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Practical

Erika Petrelli
Erika Petrelli
Practical

I used to sort of roll my eyes when people would make plans and decisions around the weather forecast or how many left turns were involved. But last weekend my husband and kids and I were driving back from a trip east and, as it started to get dark in the snowy mountainous roads of West Virginia, I felt the nagging urge to pull off for the night. Then, when we arrived home to find the back entrance of our neighborhood re-opened after being closed for about two months, I whooped with joy. Why? Because that means I no longer have to make a left turn out of the front entrance of our neighborhood in the mornings to get my kids to school – a task which has been known to have me sitting for up to ten minutes watching rush hour traffic zoom by.

Huh.

As it turns out, these more practical considerations become more important as… as what? As we get older? As we have kids? I’m not quite sure – I just know it’s happening to me. I got absurdly excited recently when I had the perfect assortment of discounts and coupons for Kohl’s that allowed me to score a pair of boots for under ten bucks. I also find myself usually saying no to bubble gum and yes to casseroles.    I get satisfaction from getting the car washed. I leave lots of time to spare when heading to the airport. And I just can’t bother to keep up with the comings and goings of Honey Boo Boo.

Yep, I’ve become practical. Now, truth be told, I’ve always been a bit of a home-body so it’s not like this turn of events is exactly shocking, it’s just fascinating. I guess I always assumed that joy over a 2-for-1 special at a local restaurant wouldn’t strike me until my hair was gray (oh… wait).

I was talking to a friend the other day who has a new baby, and he was commenting on how before he and his wife had kids they imagined they would be cool parents, not those parents… those parents that worry and dote and have rules and over-protect.  Then they had their baby, and started realizing that all those things that seemed over-the-top to them before just seem like the basic and practical ways to keep their child safe now. With kids, the things that are important become so different. Watching the game takes a back seat to installing a safety gate. Going to a restaurant is contingent upon timing and the availability of high chairs and a good kids menu. “Nice” furniture is less relevant than stain resistant, durable, and comfortable offerings.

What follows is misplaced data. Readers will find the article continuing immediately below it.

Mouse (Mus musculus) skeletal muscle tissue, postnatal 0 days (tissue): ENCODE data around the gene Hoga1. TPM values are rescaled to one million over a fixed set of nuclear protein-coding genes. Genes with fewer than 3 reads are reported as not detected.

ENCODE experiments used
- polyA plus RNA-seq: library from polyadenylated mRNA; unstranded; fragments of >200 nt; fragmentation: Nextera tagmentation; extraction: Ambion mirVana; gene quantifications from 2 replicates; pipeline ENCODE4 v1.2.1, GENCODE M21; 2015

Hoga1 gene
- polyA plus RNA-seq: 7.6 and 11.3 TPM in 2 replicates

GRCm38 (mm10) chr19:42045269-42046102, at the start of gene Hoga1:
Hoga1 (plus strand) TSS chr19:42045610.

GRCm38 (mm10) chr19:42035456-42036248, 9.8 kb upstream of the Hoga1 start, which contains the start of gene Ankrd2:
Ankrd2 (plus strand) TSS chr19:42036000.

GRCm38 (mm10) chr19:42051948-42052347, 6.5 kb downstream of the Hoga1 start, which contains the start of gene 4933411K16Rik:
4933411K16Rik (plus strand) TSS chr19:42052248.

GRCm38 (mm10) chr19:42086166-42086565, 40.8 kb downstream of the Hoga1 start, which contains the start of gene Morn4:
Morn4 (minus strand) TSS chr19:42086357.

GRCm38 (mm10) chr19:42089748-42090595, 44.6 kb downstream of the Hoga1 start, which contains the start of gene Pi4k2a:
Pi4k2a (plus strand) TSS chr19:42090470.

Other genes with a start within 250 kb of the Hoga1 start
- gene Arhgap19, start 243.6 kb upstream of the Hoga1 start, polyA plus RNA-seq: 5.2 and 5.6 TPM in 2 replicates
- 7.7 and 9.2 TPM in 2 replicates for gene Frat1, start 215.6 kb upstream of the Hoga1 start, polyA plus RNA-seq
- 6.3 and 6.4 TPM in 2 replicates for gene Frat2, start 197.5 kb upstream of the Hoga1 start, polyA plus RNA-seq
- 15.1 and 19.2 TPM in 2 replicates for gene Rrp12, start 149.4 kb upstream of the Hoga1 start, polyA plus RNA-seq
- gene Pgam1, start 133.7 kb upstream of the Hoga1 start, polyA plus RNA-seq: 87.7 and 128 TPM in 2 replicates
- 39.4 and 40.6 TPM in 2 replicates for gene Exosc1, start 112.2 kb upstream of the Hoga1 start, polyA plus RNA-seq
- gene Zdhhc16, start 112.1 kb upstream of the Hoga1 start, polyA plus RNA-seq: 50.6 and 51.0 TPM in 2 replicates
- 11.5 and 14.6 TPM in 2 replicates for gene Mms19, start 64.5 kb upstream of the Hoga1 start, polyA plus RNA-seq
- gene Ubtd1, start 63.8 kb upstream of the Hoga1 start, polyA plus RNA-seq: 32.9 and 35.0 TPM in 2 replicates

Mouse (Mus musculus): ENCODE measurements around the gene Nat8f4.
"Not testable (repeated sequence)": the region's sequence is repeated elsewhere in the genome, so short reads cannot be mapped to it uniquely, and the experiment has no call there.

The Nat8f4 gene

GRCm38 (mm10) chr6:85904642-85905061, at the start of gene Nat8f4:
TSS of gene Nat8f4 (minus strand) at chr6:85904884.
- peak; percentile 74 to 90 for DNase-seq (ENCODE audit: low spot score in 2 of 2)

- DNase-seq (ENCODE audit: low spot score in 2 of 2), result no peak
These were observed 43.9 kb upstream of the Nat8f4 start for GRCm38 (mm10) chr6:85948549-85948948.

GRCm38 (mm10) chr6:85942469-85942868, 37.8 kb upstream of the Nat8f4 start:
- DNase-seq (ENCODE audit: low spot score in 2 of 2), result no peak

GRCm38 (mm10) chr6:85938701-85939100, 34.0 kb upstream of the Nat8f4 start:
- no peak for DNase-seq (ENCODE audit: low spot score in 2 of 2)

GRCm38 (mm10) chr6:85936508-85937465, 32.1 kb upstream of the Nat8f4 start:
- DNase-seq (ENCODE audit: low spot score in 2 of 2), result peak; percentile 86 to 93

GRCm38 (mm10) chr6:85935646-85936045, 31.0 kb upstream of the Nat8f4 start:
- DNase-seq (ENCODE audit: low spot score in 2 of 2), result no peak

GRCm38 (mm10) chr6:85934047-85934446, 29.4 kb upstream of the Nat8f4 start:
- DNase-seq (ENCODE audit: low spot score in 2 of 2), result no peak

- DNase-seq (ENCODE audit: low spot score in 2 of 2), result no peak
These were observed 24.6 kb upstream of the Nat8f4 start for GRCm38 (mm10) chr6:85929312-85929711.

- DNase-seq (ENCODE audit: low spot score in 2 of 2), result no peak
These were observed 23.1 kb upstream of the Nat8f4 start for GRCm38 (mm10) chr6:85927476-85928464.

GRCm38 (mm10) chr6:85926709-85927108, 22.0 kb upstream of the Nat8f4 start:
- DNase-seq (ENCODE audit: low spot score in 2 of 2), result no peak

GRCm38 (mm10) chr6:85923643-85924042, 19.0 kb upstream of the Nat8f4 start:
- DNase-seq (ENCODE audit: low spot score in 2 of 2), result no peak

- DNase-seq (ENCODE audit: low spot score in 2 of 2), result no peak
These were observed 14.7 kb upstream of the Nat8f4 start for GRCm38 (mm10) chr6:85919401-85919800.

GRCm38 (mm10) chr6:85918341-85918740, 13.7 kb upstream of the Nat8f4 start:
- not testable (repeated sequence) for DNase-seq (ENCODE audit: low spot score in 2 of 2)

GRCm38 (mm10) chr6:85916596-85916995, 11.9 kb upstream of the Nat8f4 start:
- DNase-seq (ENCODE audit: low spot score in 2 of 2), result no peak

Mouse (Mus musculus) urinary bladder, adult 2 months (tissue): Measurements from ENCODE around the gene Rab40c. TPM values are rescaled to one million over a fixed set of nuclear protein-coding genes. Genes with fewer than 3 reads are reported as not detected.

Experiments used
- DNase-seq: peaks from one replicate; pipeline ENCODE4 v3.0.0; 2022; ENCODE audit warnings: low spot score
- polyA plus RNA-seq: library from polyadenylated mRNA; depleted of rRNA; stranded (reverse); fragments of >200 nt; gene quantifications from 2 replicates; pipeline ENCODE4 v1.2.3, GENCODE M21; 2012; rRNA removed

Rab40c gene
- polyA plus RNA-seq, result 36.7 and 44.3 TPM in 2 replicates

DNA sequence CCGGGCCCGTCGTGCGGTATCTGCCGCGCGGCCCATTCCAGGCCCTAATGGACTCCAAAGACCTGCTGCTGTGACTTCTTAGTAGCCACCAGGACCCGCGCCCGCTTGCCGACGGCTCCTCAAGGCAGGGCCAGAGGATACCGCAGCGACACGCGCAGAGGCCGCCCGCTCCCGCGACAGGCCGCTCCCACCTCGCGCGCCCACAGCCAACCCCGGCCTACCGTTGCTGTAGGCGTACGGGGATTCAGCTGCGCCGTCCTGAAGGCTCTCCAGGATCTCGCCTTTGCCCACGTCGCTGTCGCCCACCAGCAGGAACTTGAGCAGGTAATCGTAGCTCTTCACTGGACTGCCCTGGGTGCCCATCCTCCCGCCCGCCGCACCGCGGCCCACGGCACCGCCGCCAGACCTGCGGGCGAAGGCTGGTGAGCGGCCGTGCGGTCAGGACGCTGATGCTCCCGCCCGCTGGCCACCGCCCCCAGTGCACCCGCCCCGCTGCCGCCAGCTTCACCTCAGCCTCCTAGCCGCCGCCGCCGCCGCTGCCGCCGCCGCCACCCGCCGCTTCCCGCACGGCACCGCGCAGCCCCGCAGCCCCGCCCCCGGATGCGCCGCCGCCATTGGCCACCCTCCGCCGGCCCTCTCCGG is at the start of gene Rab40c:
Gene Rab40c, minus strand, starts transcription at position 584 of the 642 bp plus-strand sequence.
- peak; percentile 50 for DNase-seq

So, if you’ve been hiding your growing talent to find the best price on laundry detergent in town, be ashamed no more. Shout it out loud, oh new and practical you.   But if you find yourself laughing at the family member who will drive across town to get the best price on gas, it may be that your “practical” tipping point is just around the corner. There are benefits to both ways of looking at the world.

How do you look at the world? Do you avoid left turns or do you arrive at the airport minutes before departure? Either way, be you – unapologetically you.

Gotta go—they are giving away free keychains at the bank today.

Erika-Brand

Interested in having Erika’s blog come directly to your e-mail each Tuesday? Have comments to share?  E-mail her at erika@tlpnyc.com.

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Erika Petrelli

By Erika Petrelli

Erika Petrelli is the Senior Vice President of Leadership Development (and self-declared Minister of Mischief) for The Leadership Program, a New York City-based organization. With a Masters degree in Secondary Education, Erika has been in the field of teaching and training for decades, and has been with The Leadership Program since 1999. There she has the opportunity to nurture the individual leadership spirit in both students and adults across the country, through training, coaching, keynotes, and writing. The legacy Erika strives daily to create is to be the runway upon which others take flight. If you enjoy these blogs, you should check out her interactive journal, On Wings & Whimsy: Finding the Extraordinary Within the Ordinary, now available for sale on Amazon. While her work takes her all around the country, Erika calls Indiana home.